Comment 9 david.smitmanis 2012-08-31 09:29:08 PDT
I can comfirm this is still an issue in both Firefox 15 and 18 (current Nightly).

Click one of the larger images on the link provided, watch the browser use up all RAM, then all Swap, and then crash. Using Ubuntu Linux on a system with 1gb RAM, so it crashes quite fast.

Tried it on a Windows 7 system with 6gb RAM. It used up to 2.5GB RAM, although it never crashed.

Compared it to Chrome. There the image just wouldn't load, and the RAM usage never shot up noticably at all.

Suggestion: Change status to Confirmed
Comment 10 Gunter Königsmann 2013-04-25 21:51:44 PDT
Seems like a duplicate of Bug #739159 to me.
Comment 11 Gunter Königsmann 2013-04-25 21:52:41 PDT
Looks like a duplicate of Bug #739159 to me.
Comment 13 Christopher Booth 2013-12-02 13:45:24 PST
A partial solution to this problem is to make it an easy option to shut off loading images. At the same time, not using javascript also needs to be added. These are essential options. I checked to see if they had been added to 25, they have not, so I will continue to use 22, which does have both of those options. It was a really bad decision to eliminate them with 23.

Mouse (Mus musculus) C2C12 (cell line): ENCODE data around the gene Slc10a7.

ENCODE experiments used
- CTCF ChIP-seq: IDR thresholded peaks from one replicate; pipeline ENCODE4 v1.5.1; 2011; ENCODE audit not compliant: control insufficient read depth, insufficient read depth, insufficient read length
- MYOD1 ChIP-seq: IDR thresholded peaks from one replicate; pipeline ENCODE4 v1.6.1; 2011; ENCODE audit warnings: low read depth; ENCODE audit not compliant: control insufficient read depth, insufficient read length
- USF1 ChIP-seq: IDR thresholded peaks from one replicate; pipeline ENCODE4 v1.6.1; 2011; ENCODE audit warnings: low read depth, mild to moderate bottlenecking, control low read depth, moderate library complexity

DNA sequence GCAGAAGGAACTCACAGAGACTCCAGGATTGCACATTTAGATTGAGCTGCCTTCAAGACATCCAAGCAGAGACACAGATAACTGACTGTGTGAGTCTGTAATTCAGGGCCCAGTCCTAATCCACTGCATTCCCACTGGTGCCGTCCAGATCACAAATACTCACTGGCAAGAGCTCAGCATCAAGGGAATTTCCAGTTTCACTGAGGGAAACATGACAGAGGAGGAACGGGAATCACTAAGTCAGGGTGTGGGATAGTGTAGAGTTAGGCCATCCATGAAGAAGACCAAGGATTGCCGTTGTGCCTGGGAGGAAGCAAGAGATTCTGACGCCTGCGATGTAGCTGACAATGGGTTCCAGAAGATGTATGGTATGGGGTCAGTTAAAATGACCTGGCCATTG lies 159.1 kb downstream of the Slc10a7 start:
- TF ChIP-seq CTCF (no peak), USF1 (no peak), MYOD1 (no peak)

Comment 14 Seth Fowler [:seth] [:s2h] 2014-12-29 15:07:04 PST
I can't reproduce this on Nightly. The switch to storing images in the ImageLib SurfaceCache has totally solved this problem, because the SurfaceCache enforces a hard upper limit on the amount of memory we will devote to images.

Can anyone still reproduce on Nightly? If not, I'm going to resolve this bug.
Comment 15 :Hb 2014-12-31 04:24:06 PST
(In reply to Seth Fowler [:seth] from comment #14)
> Can anyone still reproduce on Nightly? If not, I'm going to resolve this bug.

Checking with Mozilla/5.0 (X11; Ubuntu; Linux i686; rv:34.0) Gecko/20100101 Firefox/34.0 on a low end Atom machine and with  Mozilla/5.0 (Windows NT 6.1; Win64; x64; rv:37.0) Gecko/20100101 Firefox/37.0 on a quad core gives similar good results.  While the Firefox process eats one core completely (~25 % CPU load) the Firefox UI remains usable.  New tabs can be created and content in that tabs is loaded.